Mataglap SF

mataglap -- an Indonesian word meaning "dark eye" or, probably, "dilated eye." It is an indication that someone is about to go berserk and start killing people at random. Used in Walter Jon Williams' novel Aristoi as the name of a berserk form of nanotechnology that devoured the planet.

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Saturday, March 03, 2007

SF short story candidates, pt 4
 
"The Heart", Neal Barrett Jr. (Cross Plains Universe)

This anthology of stories based in Robert E. Howard's writings on the occasion of his hundredth birthday did not have enough standouts to get its own mention on the Locus list, but this particularly story made it, a different sort of take on the Texas tall tale without really having much to do with Howard other than its setting. The narrator goes to visit his old friend Harry Mack, who runs a sideshow in the middle of nowhere featuring "The Dead Man's Heart that Lives". He watches the show that describes the elaborate story of how this beating heart came to exist and why it can continue to beat outside of a man's body. Later on he gets Harry to admit that it's all a hoax after saying he did some research and couldn't find any evidence that any of the characters in the tale ever existed. But the next day Harry says he made up the hoax story and that it's all true. And then the narrator gets him to admit that some of it is true, but not the parts he thought. Even as he's driving away he realizes that he still may not have reached the real truth. What's clever about this story is how Barrett misdirects his narrator into thinking he's finally uncovered the real story, only to be confounded over and over by new insights or information, to the point that he admits he can never know the whole story for sure, which is certainly true of many real-life legends and myths.

"Journey to Gantica", Matthew Corradi (F&SF 1/06)

This low-key fantasy story is a children's tale of a young woman named Adelia who finds herself literally outgrowing her surroundings, so she sets off on a long journey that takes her first to lands where she is a giant to the local people and then on to other places where she is no bigger than the insects. There's a lot of simple allegory to this story, but it really seems to be pitched at a young audience, and it doesn't wallow in heavy-handedness or get preachy. Ultimately she spends time working for a clockmaker and finds she's good at it, and moves on once again only to end up back at her normal size and amongst her own village, even though she's been travelling in one direction the entire time. The image of moving through a landscape that takes on different dimensions as she passes from one place to the next, without being sure if it's the landscape that's changing sizes or she herself, is an interesting one. The story is too short to be anything more than a basic fable, but it's put together well and would make a good children's book.

"Revelation", Albert E. Cowdrey (F&SF 10-11/06)

Up until the last sentence this story could just be mainstream fiction, told from the viewpoint of a creative writing teacher who inherits as a student the patient of a psychologist friend who keeps having visions that the world is really a giant egg and that a dragon is going to break through any time. The patient/student, known by his first initial "U", short for Uriel, sees recent natural disasters like earthquakes and tsunamis as harbingers of the imminent hatching. It turns out that U's writing on this subject is actually fairly compelling, although Cowdrey goes a little too cutesy postmodern when the narrator suggests he submit it to Gordon Van Gelder at F&SF. The aforementioned last sentence is necessary for it's chosen market I suppose, and indicates that U wasn't completely crazy, but seems a bit perfunctory. I like how Cowdrey handles the interplay of the main characters and his chosen viewpoint character seems to make sense even though he's more of an observer than the others. A well thought out, perfectly good story, but probably not award material.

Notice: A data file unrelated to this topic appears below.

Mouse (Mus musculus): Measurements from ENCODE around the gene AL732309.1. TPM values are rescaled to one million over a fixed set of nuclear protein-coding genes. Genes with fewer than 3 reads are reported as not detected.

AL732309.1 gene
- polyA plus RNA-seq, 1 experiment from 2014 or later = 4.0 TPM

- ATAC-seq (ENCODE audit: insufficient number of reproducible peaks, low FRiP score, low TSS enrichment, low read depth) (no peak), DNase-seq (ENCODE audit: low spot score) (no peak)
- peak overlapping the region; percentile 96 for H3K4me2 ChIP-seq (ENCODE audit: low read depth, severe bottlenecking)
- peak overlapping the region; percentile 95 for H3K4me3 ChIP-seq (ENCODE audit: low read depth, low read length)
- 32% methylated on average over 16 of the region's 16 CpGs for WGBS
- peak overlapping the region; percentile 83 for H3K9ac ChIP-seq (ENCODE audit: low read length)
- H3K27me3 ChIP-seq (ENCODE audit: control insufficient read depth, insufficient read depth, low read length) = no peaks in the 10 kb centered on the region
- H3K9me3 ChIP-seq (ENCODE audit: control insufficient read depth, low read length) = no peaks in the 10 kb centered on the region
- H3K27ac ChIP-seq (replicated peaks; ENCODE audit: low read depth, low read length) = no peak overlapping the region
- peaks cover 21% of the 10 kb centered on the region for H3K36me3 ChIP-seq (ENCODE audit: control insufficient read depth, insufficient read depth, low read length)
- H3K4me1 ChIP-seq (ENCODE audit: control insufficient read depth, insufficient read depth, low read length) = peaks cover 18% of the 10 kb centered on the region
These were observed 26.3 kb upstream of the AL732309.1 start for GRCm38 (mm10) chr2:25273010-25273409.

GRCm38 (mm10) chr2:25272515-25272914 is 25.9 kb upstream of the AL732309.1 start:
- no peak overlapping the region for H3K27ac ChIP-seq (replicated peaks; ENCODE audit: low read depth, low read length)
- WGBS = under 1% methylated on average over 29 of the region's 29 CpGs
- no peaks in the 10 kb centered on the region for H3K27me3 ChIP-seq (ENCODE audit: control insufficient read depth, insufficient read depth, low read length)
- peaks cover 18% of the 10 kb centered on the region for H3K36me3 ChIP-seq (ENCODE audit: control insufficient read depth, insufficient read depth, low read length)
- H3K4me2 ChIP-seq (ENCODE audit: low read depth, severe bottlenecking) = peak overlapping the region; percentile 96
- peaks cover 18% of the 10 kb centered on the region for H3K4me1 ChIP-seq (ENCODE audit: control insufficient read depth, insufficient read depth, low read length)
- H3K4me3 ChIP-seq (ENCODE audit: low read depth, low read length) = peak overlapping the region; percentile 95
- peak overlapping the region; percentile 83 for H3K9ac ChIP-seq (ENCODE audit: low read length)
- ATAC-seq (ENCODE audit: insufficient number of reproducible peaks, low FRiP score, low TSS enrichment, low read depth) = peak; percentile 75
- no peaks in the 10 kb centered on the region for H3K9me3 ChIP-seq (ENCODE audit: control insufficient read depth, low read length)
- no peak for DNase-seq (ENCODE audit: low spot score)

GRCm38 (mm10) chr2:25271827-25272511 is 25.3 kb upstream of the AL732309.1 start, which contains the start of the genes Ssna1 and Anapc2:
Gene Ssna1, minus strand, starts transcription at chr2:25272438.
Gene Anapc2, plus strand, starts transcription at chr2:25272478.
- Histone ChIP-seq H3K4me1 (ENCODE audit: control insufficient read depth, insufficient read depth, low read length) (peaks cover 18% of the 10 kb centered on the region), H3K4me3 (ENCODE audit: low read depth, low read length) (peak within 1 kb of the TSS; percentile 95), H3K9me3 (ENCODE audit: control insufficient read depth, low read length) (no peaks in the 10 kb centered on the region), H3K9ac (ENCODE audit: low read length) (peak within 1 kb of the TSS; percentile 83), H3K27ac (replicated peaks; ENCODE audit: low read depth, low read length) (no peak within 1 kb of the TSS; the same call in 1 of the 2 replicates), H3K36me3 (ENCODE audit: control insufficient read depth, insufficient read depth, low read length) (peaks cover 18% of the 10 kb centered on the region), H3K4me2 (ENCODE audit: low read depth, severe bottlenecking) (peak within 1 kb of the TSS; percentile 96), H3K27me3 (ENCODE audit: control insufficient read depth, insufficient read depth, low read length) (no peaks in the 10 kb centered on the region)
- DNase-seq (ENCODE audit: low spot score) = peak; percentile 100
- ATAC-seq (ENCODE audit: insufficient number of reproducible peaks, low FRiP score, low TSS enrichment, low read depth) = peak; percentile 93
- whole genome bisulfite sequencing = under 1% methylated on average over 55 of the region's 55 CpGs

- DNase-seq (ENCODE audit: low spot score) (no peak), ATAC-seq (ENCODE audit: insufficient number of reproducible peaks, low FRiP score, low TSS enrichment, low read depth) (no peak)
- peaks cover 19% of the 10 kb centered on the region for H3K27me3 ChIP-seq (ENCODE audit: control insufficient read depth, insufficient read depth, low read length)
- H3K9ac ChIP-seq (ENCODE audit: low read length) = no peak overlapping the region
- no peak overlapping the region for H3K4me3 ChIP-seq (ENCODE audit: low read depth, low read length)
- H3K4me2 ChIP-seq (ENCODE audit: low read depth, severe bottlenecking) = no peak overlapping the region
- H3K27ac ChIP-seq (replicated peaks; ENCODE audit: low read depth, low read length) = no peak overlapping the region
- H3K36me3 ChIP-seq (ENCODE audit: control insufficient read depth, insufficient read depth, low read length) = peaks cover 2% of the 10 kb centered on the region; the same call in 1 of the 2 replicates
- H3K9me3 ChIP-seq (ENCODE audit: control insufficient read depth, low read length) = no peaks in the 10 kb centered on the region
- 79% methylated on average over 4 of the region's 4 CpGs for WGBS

"Killers", Carol Emshwiller (F&SF 10-11/06)

Another dark dystopian Emshwiller tale, this one concerning an isolated town in a future where global warming has run amok and distant wars are being fought over the dwindling supply of water, but news of the conflict or anything else is hard to come by. All the men have left to fight in the war, there is no electricity, and the narrator is a woman who lives alone at the edge of town and comes upon a half dead stranger one night that she takes in and finds herself nursing him back to health. Although he represents some connection with the outside world, he isn't very forthcoming with useful information, but even so she's willing to keep him around. Until, that is, she thinks she sees him flirting with one of the other women, and after that his days are numbered. This kind of story is a bit of a throwback, it's fairly lucidly told, I'm not quite sure what the point is that she's trying to make, there's not enough original going on to make it a standout on plot alone. Emshwiller leaves her opinion of her narrator ambiguous, is she weak to be taken in by this man, and isn't she a little quick to judge at the end? The setting is evocative enough to support a larger story, but this isn't it.

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